Where are the enterococci coming from?
Here’s another fun fact. There are about 10 million enterococci in every gram of human feces.
Let’s assume that this number is representative of other vertebrates as well. So how many kilos of feces would be needed to put 20 million trillion enterococci into the Bay?
How much poop is that already?
|20 million trillion divided by 10 million is...|
|Or in kilograms...|
|Or in tons (2000 kilos)...|
According to Tom Horton in Turning the Tide, about 44 million tons of manure are produced in the Chesapeake Bay watershed every year -- 100+ pounds per day per cow, 20 pounds per pig and another 4 oz per day per chicken. So, again, its not too far fetched to think that 1 million tons of that ends up in the water.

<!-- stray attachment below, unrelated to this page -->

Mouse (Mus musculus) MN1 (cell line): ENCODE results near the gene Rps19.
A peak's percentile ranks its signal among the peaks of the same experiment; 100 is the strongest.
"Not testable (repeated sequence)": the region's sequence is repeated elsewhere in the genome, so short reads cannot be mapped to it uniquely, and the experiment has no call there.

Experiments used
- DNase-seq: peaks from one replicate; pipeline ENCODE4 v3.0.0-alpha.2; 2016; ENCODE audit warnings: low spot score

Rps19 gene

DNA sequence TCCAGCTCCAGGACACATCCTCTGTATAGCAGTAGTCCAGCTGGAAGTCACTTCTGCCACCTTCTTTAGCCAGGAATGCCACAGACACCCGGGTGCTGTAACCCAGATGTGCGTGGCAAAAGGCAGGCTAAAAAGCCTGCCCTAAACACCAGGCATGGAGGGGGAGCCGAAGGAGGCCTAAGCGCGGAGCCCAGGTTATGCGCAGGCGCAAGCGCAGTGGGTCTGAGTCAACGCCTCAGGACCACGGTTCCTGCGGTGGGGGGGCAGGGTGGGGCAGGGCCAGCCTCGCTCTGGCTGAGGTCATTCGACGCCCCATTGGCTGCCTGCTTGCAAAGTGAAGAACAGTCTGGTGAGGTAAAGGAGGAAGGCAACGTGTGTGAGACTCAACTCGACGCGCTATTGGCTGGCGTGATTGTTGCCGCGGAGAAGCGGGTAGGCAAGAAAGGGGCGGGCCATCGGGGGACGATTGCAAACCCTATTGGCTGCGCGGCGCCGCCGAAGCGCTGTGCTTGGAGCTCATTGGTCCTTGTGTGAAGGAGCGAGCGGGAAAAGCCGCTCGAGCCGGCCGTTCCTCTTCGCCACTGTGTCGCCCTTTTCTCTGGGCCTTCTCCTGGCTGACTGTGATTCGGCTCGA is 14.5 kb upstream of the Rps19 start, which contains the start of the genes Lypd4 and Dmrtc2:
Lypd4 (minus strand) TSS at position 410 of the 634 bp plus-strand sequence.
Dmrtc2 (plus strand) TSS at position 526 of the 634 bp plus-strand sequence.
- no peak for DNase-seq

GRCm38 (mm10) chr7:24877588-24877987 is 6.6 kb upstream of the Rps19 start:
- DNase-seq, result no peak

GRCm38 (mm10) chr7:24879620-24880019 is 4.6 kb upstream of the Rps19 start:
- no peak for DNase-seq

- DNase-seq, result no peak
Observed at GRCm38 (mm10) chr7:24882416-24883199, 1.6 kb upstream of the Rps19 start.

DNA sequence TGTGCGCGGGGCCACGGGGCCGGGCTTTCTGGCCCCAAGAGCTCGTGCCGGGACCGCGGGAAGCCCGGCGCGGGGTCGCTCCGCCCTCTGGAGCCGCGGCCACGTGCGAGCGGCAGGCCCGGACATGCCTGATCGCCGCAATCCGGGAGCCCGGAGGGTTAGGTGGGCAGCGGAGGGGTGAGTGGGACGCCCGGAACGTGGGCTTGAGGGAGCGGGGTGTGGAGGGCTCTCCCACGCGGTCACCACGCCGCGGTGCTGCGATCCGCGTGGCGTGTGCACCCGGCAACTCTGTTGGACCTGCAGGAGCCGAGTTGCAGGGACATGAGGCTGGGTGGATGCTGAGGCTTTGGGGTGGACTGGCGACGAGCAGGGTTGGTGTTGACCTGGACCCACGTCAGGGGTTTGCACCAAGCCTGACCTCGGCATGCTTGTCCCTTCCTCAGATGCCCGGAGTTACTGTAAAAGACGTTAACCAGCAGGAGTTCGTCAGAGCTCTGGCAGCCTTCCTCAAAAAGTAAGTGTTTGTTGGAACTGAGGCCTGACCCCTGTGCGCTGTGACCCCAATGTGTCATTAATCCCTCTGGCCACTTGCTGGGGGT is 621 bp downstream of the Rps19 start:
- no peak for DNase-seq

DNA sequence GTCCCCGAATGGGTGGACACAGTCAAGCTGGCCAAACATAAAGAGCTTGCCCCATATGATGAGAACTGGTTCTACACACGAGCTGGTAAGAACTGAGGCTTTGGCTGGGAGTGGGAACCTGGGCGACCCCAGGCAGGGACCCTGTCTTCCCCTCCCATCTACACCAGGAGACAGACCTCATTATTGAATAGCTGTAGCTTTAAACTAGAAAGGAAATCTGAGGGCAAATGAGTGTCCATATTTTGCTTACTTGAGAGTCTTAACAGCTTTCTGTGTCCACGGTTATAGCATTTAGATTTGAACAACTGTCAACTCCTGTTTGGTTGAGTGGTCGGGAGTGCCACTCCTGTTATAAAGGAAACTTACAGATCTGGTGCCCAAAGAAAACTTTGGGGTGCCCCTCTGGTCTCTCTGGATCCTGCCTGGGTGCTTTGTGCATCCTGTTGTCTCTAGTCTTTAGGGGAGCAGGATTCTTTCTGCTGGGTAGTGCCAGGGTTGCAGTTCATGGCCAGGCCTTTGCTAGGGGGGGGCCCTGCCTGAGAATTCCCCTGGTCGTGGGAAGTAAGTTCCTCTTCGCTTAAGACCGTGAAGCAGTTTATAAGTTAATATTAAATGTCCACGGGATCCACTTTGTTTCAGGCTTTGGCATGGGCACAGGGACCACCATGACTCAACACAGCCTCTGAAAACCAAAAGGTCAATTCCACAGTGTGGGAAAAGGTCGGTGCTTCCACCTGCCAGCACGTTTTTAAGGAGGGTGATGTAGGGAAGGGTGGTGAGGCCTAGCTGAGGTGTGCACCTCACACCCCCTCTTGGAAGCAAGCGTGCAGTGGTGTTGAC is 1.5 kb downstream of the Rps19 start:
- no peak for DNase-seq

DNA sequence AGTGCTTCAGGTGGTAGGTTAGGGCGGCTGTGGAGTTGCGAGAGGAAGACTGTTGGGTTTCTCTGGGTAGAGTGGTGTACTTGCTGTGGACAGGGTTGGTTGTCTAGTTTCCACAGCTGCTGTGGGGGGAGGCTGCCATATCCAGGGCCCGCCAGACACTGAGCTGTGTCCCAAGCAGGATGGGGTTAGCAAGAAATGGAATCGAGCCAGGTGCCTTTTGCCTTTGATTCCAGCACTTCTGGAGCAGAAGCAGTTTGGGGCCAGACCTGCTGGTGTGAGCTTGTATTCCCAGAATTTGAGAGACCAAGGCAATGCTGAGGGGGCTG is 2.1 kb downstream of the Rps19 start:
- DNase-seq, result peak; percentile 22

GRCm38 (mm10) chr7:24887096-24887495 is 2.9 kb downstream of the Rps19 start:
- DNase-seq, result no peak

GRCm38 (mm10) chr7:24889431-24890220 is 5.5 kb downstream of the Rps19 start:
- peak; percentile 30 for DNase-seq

Of course, manure doesn’t get dumped directly into the water, not legally at least. But today’s industrial farming operations make large amounts of manure unavoidable. Typical farms in the late 1990s had about 60 cows, 300 hogs, or upwards of 100,000 chickens, concentrated on relatively small acreages. Where does all this manure go? Some of it can be spread on fields, but in cold or rainy weather, that creates more runoff. Storage pits, or lagoons, can hold manure until it can be spread, but these lagoons are also vulnerable to leakage or overflow.
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